Everything You Need to Know About Grand Millennial Style

When interior design expert Emma Bazilian coined the phrase “grand millennial,” the style took off. It soon clocked up searches on Pinterest and hashtags on Instagram. Today, the style is still going strong. Here are some of the best ways to incorporate it into your home.

Authenticity

The Grandmillennial style is an emerging design movement. Devoted followers of this style are often found to be those in their late twenties and early thirties who draw inspiration from the grand millennial era. They are a generation that rejects fashion trends and embraces a range of design elements, from botanical prints to embroidered fabrics to fringe embellishments. The style also incorporates rattan furniture and boxed topiaries.

Grand Millennial style decor is about mixing old and new, emphasizing quality craftsmanship. The dramatic patterns and high-end materials are sure to attract attention. This design style also uses natural light to create a warm and welcoming environment.

Comfort

Comfortable grand millennial style is a style of decorating that emphasizes the balance between new and old and a timeless design. This style emphasizes using a limited number of accessories and furnishings without letting the room look too cluttered. Known designers of this style include Laura Ashley, Dan Carithers, Charles Faudree, and Mario Buatta.

While there are many variations of this style, the main theme is staying away from heavy materials and cool color palettes. For instance, the trend still favors softer shades of white and cream. In one master bedroom, blogger Carly Heitlinger used pleated shades with faux bamboo frames and wicker storage, all of which incorporated a grand millennial-style theme.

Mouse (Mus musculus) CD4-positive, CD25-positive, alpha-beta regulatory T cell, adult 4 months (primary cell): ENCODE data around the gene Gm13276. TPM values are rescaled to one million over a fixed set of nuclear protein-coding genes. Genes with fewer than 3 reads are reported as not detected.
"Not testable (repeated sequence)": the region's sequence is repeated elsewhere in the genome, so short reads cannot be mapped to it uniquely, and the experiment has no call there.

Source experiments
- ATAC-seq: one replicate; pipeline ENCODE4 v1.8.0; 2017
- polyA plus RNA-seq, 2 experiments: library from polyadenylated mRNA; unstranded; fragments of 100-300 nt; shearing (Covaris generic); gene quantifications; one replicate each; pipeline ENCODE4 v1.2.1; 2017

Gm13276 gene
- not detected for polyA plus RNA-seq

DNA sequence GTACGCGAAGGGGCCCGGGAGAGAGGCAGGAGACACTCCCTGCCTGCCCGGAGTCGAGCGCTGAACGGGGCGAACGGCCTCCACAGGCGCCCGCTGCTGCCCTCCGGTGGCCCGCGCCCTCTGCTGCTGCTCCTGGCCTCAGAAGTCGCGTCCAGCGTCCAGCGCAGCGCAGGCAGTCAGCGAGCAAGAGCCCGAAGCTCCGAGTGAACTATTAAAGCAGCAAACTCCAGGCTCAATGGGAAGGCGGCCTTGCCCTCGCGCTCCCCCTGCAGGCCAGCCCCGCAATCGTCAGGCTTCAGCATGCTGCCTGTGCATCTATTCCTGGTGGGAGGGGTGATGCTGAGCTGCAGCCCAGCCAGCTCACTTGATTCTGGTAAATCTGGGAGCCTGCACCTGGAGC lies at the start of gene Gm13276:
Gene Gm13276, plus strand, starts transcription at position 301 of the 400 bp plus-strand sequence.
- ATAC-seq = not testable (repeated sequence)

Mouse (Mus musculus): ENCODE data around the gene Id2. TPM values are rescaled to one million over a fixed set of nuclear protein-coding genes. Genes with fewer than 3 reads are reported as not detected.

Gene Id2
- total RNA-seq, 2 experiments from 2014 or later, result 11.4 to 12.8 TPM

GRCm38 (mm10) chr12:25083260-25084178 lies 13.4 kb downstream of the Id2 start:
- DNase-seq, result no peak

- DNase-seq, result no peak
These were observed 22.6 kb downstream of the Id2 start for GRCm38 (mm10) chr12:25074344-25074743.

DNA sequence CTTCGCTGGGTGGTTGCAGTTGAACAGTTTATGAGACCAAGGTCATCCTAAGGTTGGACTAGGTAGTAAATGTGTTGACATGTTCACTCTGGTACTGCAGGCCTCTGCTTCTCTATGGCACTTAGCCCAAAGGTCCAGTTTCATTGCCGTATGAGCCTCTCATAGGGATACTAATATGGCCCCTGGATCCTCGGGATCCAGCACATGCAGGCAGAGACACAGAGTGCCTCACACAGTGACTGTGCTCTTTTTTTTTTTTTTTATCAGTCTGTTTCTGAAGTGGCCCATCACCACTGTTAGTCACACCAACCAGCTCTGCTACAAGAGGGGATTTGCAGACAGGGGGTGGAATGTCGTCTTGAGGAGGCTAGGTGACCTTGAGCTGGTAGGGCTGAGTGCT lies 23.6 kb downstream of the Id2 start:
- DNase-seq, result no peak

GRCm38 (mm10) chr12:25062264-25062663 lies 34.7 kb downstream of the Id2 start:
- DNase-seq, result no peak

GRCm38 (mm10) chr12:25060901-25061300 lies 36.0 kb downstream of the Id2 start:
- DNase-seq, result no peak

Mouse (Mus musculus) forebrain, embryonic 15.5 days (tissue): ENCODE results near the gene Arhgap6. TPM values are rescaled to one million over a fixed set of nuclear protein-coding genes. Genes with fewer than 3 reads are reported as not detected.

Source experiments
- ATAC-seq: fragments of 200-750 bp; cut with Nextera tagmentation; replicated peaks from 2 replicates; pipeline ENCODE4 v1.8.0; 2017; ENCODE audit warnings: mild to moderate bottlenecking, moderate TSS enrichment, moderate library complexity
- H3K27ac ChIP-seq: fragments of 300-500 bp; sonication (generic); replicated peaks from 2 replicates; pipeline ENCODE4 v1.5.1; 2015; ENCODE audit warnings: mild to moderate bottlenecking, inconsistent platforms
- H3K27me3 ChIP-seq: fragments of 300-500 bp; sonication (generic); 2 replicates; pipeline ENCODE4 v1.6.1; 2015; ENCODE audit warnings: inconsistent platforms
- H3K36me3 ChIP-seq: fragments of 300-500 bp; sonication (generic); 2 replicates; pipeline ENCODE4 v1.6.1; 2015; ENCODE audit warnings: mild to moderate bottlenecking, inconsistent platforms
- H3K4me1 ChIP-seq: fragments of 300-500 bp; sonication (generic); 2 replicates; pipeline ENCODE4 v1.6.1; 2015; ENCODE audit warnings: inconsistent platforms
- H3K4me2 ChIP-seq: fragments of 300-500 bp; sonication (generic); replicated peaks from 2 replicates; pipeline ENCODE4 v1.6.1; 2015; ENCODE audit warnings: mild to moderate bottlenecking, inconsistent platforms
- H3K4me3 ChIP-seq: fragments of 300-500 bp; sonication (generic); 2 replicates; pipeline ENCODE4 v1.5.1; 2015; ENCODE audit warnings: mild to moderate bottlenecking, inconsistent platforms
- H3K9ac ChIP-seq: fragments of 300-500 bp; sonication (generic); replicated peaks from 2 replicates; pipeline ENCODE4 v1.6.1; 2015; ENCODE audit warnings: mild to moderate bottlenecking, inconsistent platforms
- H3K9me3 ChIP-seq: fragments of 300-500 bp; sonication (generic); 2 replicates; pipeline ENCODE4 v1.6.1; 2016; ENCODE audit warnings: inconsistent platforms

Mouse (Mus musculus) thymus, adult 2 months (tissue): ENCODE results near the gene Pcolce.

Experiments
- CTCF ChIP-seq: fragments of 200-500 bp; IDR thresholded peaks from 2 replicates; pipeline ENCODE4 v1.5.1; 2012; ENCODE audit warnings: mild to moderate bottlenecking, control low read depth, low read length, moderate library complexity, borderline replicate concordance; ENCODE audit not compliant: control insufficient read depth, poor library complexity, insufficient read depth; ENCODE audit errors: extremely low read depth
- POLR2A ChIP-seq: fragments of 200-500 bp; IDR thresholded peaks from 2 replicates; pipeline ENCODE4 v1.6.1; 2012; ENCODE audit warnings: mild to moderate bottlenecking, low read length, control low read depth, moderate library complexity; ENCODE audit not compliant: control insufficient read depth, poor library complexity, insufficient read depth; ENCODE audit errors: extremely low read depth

Personality

The grand millennial style emphasizes layering patterns and colors to create an eclectic feel. Gone are the days of sterile all-white interiors; bright colors and natural elements make a comeback. Paint is an easy way to change a space. Dark wood furniture is a key element of this style, adding a touch of history while maintaining the homely feeling of the style.

Grandmillennial style takes inspiration from the vintage-styled decor of the 1920s and 1930s. It includes large doses of patterns, thrift home goods, vintage stained wood elements, and vintage-style furniture. A grandmillennial’s decor should not look overly cluttered and be comfortable for guests to move around.

Vintage pieces

You can use family heirlooms to add a traditional touch to your home. These pieces may include embroidered samplers, quilts, and other pretty collections. You can also use textiles as decorative accents and bring pops of color and pattern to your space. These items should ideally be at least 40 years old.

You can also use traditional adornments such as gold mirrors and brass appliance fixtures. Adding traditional adornments to your home is an important part of the grand millennial style. You can also display colorful dishes and vases to add color and interest to your room.

Patterns

Grandmillennial design is very detailed and less about major furniture pieces than smaller design accents. Think brass door handles, crystal appliance fixtures, and intricately designed gold mirrors. This style also focuses on table wares. Brightly colored dishes and vases serve as decorative accents and can also double as a functional storage space for small trinkets.

Patterns are important in the grand millennial style and can be mixed and matched.

Fabrics

A grand millennial style combines minimalism and maximalist design, incorporating analogous color palettes and traditional details. According to Stefani Stein, this style’s ideal color scheme is a muted earth tones palette, creating a casual, organic feeling. Fabrics with bold patterns should be avoided to keep this look from becoming overly busy. Instead, choose a muted color palette that provides depth and consistency.

While the grand millennial style is not a new trend, it is a style that has been growing in popularity. It is an alternative to the sterile and monochromatic aesthetic popular among mid-century modern and minimalist all-white homes. The term explains how millennials have tapped into this style, bringing their traditional sense of style to the forefront.